Friday, May 1, 2015

Be Your Own Book Club: March (&April) 2015 // Never Let Me Go

So the entire month of April went by and I never reviewed our March Be Your Own Book Club pick, Never Let Me Go.  This is not just because I wasn't a huge fan of the book (my writing priorities were elsewhere) but I definitely didn't have a fire under me to share my thoughts.  Let's discuss.

Basic Plot Overview: Kathy, Tommy, and Ruth are all students at a boarding school in England.  The first half of the book explores their relationships as adolescents and then teenagers, and the second half goes into the pain and uncertainty of their adult lives.  All three children are clones who are being raised as organ donors, and before they reach their 30s, they will all die from complications of their donations.

I really liked the beginning of this book.  Throughout the description of the school days, told from the point of view of Kathy, there is a lot of exploration of the weird psychology of friendships, the mob mentality of groups of friends, and the unspoken rules of who's "in" and who's "out."  I found this sobering but important, as it isn't really something I've seen overtly discussed in this style before.  Kathy and Ruth have this strange back and forth where they are constantly trying to catch each other messing up and expose each other, but then either feel terribly guilty or try and comfort their friend as soon as they succeed in making them feel crappy.  I've seen this happen, and in some twisted relationships, it doesn't disappear with adulthood.  

"Now I saw how upset Ruth was; how for once she was at a complete loss for words, and had turned away on the verge of tears. And suddenly my behavior to me seemed completely baffling.  All this effort, all this planning, just to upset my dearest friend...Now I felt awful, and I was confused." -Kathy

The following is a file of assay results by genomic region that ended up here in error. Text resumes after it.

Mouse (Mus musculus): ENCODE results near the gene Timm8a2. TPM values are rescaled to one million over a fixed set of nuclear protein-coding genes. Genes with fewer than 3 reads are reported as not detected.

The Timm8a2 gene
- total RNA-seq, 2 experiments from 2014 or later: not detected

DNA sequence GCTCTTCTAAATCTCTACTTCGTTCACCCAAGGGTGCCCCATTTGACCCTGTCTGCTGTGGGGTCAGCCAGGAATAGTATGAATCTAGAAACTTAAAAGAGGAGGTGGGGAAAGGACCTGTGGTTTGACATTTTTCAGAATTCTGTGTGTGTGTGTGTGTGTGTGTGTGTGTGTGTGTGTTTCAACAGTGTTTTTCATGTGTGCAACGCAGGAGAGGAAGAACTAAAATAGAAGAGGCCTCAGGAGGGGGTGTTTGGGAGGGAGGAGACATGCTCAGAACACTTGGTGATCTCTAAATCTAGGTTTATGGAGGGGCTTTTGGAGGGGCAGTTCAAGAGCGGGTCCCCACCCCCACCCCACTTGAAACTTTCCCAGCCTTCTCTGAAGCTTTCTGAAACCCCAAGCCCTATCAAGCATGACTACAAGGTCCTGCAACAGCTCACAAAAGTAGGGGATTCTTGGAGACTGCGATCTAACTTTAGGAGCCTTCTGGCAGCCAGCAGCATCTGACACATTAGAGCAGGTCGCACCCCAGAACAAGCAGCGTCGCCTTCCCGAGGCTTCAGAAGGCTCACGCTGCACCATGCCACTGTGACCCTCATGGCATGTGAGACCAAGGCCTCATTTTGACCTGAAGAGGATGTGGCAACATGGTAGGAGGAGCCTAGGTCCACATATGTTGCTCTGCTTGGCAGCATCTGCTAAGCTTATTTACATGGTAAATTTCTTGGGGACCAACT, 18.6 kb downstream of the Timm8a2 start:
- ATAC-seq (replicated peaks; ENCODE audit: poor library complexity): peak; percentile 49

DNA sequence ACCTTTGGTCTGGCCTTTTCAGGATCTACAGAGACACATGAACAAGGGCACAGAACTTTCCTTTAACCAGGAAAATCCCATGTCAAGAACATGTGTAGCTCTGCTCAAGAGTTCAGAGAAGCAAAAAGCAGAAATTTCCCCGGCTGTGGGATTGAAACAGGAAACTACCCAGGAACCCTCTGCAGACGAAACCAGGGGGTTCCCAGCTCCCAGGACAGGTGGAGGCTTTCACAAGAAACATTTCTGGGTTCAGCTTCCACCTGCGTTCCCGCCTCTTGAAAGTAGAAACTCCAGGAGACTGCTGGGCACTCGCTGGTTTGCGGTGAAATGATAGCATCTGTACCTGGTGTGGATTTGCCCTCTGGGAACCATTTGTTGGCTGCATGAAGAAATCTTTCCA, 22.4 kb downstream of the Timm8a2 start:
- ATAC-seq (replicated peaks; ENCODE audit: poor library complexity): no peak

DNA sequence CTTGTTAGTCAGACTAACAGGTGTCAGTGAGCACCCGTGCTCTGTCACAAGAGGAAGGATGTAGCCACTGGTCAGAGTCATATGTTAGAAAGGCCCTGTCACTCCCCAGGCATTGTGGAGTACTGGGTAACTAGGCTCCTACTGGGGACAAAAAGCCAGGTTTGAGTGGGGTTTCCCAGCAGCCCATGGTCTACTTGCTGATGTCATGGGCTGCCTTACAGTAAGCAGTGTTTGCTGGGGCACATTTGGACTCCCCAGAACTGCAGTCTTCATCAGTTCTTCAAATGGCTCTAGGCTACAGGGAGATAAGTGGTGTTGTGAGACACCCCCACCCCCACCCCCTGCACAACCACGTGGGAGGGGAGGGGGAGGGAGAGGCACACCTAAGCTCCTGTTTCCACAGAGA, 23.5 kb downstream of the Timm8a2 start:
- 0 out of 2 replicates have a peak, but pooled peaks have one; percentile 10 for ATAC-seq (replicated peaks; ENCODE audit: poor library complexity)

This pattern of getting one over on Ruth, then feeling awful about it, is repeated for the majority of the book.  Ruth gives as well as she gets, and they take turns either sleeping with or completely humiliating Tommy the whole time, as well

"Do you think she would have talked to us that way if she'd known what we really were?  What do you think she'd have said if we'd asked her? 'Excuse me, but do you think your friend was ever a clone model?' She'd have thrown us out. We know it, so we might as well just say it. If you want to look for possibles, if you want to do it properly, then you look in the gutter." -Ruth

Above is probably the most impassioned line of the entire book.  I imagine that every other line of dialogue is kind of quietly sighed.

The subplot (it felt like a subplot) of the whole you're-only-alive-cause-we-need-your-kidneys thing was subtle and strange.  At no point is this revelation made with any kind of fanfare; soon the characters are just talking openly about it and then you realize that you always kind of knew that's what was going to happen.  It's pretty clever, actually, because that's the exact mental journey that the characters take themselves.  They're told about the "donations" and how eventually they'll "complete" from the time they're born.  It's just that they don't realize the actual gravity of their situation until they're in it. 

I expected more of a gasping revelation, but it was never that way in this book.  I think it's because they whole thing is told from Kathy's memory, and she's very quiet and tired and accepting that this is her life.  She wonders if maybe it's possible to change it, but doesn't push all too hard at the edges.  Never Let Me Go is not about anyone challenging the system.  
How did you guys feel?  It's nothing I would particularly recommend or read again, but I'm glad I checked it out, and I enjoyed the description of boarding school life.  It reminded me a bit of A Secret History by Donna Tart.  Who was your favorite character?  At what point did you realize these kids were organ donors? Have you ever had a Ruth in your life?  

To save time and keep momentum, I'm going to announce our May selection right here, right now: Station Eleven by Emily St John Mandel. This is an adult fiction, post-apocalyptic novel with lots of flashbacks to Before and Hollywood theme.  I would be so happy if you read along with us!

Thanks for being a book club with me.  Remember: read it or don't, drop out when you need to, and express any damn opinion you have.  Zero commitment, zero pressure.  BE YOUR OWN BOOK CLUB!

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